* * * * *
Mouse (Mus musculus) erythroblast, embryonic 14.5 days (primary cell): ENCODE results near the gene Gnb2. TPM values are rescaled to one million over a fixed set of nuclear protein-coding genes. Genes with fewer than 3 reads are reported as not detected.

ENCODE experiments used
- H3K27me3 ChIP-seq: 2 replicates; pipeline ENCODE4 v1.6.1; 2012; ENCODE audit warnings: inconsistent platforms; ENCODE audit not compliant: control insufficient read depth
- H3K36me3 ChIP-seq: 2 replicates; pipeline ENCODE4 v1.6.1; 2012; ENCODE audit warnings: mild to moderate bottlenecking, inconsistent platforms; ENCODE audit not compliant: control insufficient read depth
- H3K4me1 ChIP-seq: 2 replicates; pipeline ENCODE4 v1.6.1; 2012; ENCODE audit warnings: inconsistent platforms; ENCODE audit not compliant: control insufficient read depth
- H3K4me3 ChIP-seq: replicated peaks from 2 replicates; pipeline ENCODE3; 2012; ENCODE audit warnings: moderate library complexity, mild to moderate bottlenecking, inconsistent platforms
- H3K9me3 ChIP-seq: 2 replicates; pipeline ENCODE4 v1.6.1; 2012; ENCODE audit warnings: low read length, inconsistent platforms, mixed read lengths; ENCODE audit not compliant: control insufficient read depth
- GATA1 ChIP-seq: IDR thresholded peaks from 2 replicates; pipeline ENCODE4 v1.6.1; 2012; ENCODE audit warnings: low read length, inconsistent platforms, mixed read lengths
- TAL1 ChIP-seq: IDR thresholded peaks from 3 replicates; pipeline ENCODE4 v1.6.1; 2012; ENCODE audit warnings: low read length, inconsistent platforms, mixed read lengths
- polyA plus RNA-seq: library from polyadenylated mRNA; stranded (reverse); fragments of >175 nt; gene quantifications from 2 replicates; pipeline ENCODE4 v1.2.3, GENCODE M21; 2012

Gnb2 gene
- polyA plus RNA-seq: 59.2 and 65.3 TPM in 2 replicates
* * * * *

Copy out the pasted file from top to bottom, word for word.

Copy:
Mouse (Mus musculus) erythroblast, embryonic 14.5 days (primary cell): ENCODE results near the gene Gnb2. TPM values are rescaled to one million over a fixed set of nuclear protein-coding genes. Genes with fewer than 3 reads are reported as not detected.

ENCODE experiments used
- H3K27me3 ChIP-seq: 2 replicates; pipeline ENCODE4 v1.6.1; 2012; ENCODE audit warnings: inconsistent platforms; ENCODE audit not compliant: control insufficient read depth
- H3K36me3 ChIP-seq: 2 replicates; pipeline ENCODE4 v1.6.1; 2012; ENCODE audit warnings: mild to moderate bottlenecking, inconsistent platforms; ENCODE audit not compliant: control insufficient read depth
- H3K4me1 ChIP-seq: 2 replicates; pipeline ENCODE4 v1.6.1; 2012; ENCODE audit warnings: inconsistent platforms; ENCODE audit not compliant: control insufficient read depth
- H3K4me3 ChIP-seq: replicated peaks from 2 replicates; pipeline ENCODE3; 2012; ENCODE audit warnings: moderate library complexity, mild to moderate bottlenecking, inconsistent platforms
- H3K9me3 ChIP-seq: 2 replicates; pipeline ENCODE4 v1.6.1; 2012; ENCODE audit warnings: low read length, inconsistent platforms, mixed read lengths; ENCODE audit not compliant: control insufficient read depth
- GATA1 ChIP-seq: IDR thresholded peaks from 2 replicates; pipeline ENCODE4 v1.6.1; 2012; ENCODE audit warnings: low read length, inconsistent platforms, mixed read lengths
- TAL1 ChIP-seq: IDR thresholded peaks from 3 replicates; pipeline ENCODE4 v1.6.1; 2012; ENCODE audit warnings: low read length, inconsistent platforms, mixed read lengths
- polyA plus RNA-seq: library from polyadenylated mRNA; stranded (reverse); fragments of >175 nt; gene quantifications from 2 replicates; pipeline ENCODE4 v1.2.3, GENCODE M21; 2012

Gnb2 gene
- polyA plus RNA-seq: 59.2 and 65.3 TPM in 2 replicates